Dear Tom Hanks: Tell Your Son To Stop Using The N-Word

June 2, 2015  |  

Dear Tom Hanks,

Never in my life did I think I would be writing Tom Hanks a letter. But, here I am in 2015 writing you, buddy. I hope you don’t mind me calling you “buddy,” but you seem like the sort of father I could have grown up knowing. See, Tom, a good part of my life was growing up around White parents that resembled you and son’s that lookd like you kid Chester. Most of them were good, hard working people that were just looking to raise their kids. It just so happened my family and two other Black families decided to break the color barrier in a certain section of Newark on the outskirts of Delaware back in the day.

Tom, I am going to leap to the present day for a minute before I go back to my rearing in Delaware. I promise there is a rhyme and a reason. Lets get to the rhyme: your son, Chester, aka rapper Chet Haze, aka a white guy that feels strongly he should be able to use the N-Word despite the objections of…anybody. Here is what he said – word for word – on his Instagram account.

If I say the word nigga I say it amongst people I love and who love me. If I say “f**k yall hatin ass n***az” it’s because that’s really how I felt at the time. And I don’t accept society getting to decide what ANYBODY can or can’t say. That’s something we call FREE SPEECH. Now I understand the older generation who grew up in the Jim Crowe era might have strong feelings against this. And that’s understandable… But what I’m saying is this is 2015… And even tho we are still far from where we need to be and black people are still being literally KILLED by a RACIST and fucked up system… We have also reached a point where the word can no longer have a negative connotation if we so choose. And who is to say only black people can use it? The way I see it, it’s a word that unifies the culture of HIP-HOP across ALL RACES, which is actually kind of a beautiful thing. It’s a word that can be used out of camaraderie and love, not just exclusively for black people. What’s the point in putting all these built up “rules” about it. It’s time to let go. You can hate me or love me for it, but can’t nobody tell me what I can or can’t say. It’s got nothing to do with trying to be a thug. It’s about the culture of the music. And that’s all I have to say about that (no pun intended) lol. It’s all love. Some people will get it, some people won’t. Either way, Ima keep living my life however the fuck I want. ALL LOVE.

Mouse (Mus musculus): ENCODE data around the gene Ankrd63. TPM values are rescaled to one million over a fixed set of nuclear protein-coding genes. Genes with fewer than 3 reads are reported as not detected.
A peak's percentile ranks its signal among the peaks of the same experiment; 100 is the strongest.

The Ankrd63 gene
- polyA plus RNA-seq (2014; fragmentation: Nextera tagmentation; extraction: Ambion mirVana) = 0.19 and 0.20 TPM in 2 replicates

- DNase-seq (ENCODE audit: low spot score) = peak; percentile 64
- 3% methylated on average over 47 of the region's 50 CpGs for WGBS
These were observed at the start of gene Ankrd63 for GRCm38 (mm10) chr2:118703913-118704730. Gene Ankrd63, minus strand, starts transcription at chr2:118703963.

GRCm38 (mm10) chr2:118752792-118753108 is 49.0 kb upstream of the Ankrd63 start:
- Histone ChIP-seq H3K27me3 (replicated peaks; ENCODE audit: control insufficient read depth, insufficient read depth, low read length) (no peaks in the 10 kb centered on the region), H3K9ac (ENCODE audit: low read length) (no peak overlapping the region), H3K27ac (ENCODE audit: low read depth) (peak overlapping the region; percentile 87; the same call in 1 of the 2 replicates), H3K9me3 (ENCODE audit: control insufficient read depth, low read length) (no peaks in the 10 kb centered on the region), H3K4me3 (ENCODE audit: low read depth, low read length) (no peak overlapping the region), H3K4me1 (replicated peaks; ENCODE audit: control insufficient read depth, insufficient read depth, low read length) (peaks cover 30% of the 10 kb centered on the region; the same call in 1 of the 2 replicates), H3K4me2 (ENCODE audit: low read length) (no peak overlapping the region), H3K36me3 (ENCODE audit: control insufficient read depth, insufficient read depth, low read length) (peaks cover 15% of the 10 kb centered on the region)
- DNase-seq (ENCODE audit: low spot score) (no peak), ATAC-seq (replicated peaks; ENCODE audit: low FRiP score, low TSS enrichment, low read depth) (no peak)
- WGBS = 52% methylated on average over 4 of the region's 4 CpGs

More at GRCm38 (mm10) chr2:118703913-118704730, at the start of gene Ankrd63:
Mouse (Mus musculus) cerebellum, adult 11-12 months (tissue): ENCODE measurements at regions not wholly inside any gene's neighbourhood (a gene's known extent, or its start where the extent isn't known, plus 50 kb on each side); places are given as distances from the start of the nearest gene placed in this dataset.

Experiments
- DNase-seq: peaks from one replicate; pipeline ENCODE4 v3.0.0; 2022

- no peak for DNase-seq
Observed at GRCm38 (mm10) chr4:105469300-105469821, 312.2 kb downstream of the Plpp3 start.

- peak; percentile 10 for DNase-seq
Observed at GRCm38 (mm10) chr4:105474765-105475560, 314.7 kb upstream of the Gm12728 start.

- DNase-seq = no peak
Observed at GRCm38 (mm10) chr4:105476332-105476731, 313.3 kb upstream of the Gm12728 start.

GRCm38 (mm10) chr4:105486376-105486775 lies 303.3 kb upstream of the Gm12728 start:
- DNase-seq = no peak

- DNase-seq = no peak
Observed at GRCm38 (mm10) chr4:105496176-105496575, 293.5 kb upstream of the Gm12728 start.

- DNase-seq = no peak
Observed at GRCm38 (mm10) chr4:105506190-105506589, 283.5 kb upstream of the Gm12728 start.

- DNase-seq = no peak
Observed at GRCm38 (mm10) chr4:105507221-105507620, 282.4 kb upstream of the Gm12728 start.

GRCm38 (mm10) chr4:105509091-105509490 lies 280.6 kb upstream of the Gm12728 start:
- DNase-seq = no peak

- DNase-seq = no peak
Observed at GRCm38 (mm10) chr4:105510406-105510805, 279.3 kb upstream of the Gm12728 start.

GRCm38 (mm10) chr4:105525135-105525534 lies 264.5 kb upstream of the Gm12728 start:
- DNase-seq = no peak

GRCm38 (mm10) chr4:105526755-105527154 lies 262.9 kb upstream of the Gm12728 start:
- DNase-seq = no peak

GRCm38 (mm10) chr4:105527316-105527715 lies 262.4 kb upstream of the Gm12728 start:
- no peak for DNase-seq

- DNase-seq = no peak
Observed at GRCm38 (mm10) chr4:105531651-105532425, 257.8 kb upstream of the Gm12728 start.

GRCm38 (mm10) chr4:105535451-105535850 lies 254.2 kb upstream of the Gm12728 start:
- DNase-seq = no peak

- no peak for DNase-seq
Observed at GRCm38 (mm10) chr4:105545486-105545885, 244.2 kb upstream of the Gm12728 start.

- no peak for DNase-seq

There is so much wrong in this stupid post that I cannot begin to address it in a single sitting, Tom. I think the fallacies and the foolishness speaks for itself. So, I am going to question you, because you are Chet’s daddy and he, my Hollywood friend, is a reflection of you. Why does your boy want to use the N-Word so bad? Why’s he using it anyway? Did you all use it in the house a lot? Or was it his white, hot lustful burning love of Black people, culture and Hip-Hop music that make him long to spew the word as symbol of his camaraderie? Do you think he would take a bullet for his African American Hip-Hop comrades? Since he mentioned racists and a f**ked up system, is he out here marching to fight the evils that we Black people face daily? Does he want to play in the Black playground a bit without once delving into what life is truly like?

Back to Delaware and me, Tom.